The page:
the reason I present this Taxonomy — to make sense out of non-sense.A simple historical classification system (below) accurately defines confused sub-groups of non-dukhobor Spiritual Christians, who, a century ago were told by Demens and Young in Los Angeles that they should all falsely claim to be "Molokans" in America no matter what or who they were in Russia, or became in America.Molokane have a central hierarchy (a bureaucracy), published contacts and content on the Internet, meetings, conventions, buildings, interfaith representation, and a long a history of publications in Russia.They are Bible-centered Christians in Russia, not Orthodox, who retain about 10% of Orthodox rituals.I have been researching the history of Spiritual Christians from Russia, my heritage, since entering college in the 1960s.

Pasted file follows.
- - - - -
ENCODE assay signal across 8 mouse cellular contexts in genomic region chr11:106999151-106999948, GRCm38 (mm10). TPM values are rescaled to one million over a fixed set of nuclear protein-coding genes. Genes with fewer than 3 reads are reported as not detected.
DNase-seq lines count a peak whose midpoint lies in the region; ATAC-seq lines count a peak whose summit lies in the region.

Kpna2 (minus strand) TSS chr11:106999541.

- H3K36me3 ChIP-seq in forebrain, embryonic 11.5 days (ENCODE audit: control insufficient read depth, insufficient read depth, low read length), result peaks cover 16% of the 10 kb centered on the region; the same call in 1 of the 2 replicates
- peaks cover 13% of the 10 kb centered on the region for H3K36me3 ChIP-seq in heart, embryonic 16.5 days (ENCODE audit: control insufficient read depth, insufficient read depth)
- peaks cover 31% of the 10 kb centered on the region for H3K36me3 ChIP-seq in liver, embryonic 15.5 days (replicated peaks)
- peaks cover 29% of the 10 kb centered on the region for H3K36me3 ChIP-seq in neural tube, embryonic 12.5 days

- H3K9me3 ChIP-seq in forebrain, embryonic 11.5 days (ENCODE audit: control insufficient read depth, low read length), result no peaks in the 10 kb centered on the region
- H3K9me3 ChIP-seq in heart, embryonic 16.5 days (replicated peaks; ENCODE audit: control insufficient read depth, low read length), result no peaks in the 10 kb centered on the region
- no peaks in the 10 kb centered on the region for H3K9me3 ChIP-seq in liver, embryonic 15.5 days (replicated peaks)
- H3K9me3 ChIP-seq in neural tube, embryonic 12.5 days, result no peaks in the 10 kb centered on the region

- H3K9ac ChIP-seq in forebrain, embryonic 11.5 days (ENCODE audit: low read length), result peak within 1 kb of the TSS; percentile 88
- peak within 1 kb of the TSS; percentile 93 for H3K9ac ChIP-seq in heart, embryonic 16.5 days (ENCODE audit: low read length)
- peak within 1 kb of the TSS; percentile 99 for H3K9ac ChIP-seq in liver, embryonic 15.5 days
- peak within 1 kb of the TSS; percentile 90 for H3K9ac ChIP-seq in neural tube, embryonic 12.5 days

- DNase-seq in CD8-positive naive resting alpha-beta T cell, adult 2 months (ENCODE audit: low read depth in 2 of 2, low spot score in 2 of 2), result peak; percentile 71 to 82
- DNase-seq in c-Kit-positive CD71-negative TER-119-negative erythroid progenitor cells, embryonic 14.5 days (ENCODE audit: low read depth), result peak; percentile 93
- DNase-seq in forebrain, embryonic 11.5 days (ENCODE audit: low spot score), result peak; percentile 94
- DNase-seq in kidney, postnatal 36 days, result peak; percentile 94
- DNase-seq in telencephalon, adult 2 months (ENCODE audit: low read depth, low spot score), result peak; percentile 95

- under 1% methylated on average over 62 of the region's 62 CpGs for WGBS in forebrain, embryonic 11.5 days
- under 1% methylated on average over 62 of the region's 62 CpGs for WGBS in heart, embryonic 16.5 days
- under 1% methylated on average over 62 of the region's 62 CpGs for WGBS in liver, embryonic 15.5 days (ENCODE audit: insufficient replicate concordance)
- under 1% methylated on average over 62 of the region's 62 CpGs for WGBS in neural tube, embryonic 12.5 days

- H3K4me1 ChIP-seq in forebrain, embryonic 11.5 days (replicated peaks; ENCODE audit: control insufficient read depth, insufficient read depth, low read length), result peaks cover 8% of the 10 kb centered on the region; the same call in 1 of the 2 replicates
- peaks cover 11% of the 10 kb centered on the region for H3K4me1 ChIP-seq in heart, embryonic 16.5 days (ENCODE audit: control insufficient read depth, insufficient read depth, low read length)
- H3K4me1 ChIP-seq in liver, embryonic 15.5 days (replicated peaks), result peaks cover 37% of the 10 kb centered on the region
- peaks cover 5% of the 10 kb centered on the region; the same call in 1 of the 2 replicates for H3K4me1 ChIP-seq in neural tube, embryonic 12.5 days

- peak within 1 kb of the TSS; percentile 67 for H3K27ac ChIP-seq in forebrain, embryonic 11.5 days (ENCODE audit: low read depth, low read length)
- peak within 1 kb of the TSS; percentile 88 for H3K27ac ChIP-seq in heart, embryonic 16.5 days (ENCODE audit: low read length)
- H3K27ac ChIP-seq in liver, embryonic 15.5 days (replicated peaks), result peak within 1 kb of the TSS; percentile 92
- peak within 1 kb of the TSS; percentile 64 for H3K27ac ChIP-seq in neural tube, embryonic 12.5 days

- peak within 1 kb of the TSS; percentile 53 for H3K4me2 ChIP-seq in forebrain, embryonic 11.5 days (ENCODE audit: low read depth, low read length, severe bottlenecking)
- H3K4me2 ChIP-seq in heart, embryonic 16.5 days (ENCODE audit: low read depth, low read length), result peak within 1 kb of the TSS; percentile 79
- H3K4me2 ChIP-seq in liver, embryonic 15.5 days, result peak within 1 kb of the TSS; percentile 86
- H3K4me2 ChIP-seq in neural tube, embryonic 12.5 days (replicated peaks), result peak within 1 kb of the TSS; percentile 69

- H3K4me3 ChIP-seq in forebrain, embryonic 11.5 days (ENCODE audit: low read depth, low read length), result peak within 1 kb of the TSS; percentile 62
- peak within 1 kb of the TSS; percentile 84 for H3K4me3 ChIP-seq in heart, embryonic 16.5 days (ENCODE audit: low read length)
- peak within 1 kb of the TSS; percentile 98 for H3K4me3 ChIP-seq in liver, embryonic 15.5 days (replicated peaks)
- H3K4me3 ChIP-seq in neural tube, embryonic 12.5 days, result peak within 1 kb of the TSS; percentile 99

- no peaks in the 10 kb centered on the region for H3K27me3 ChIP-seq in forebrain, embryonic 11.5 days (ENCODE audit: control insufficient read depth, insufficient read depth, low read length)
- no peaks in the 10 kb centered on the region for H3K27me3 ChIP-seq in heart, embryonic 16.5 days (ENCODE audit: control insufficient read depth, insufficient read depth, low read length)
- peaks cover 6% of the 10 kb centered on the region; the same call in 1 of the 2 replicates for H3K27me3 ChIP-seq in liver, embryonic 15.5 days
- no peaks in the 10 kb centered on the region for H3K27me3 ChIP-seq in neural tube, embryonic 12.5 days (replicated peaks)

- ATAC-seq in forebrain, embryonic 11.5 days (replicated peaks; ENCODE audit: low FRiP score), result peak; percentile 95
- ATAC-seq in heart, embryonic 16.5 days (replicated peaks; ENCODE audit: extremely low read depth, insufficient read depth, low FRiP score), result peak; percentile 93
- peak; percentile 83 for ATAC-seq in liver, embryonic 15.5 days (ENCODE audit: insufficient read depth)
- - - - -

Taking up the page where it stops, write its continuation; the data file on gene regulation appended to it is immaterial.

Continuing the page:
My summary findings at are updated as time permits.To hide a complicated, confusing and illegal history in Old Russia which misled descendants' understanding of their origins; confused many with the similar term malakan; and, it is an easy and safe, though incorrect, word to use in English. Only the one of the many is Spiritual Christian Molokan.——————————————————————————— Why should I care about this simple Taxonomy? To get a little education, just a little, so your vocabulary will be clearer to you, and others will know what you are talking about.Other Spiritual Christian (non-Orthodox, sectarian) groups with origins in Old Russia that resettled in North America (Adventisty, Baptisti, Dukhobortsy,** Evangeliki, Pyatidesyatniki, Shalaputi, Subbotniki, Svobodniki, etc.) are not the focus of this taxonomy, though they were all often called malakan as a group, or Molokan in error.Old Orthodox faiths (Old Ritualists, staroobryadtsy, Old Believers, staroverie) are raskolniki, not Spiritual Christians, and often confused with malakan.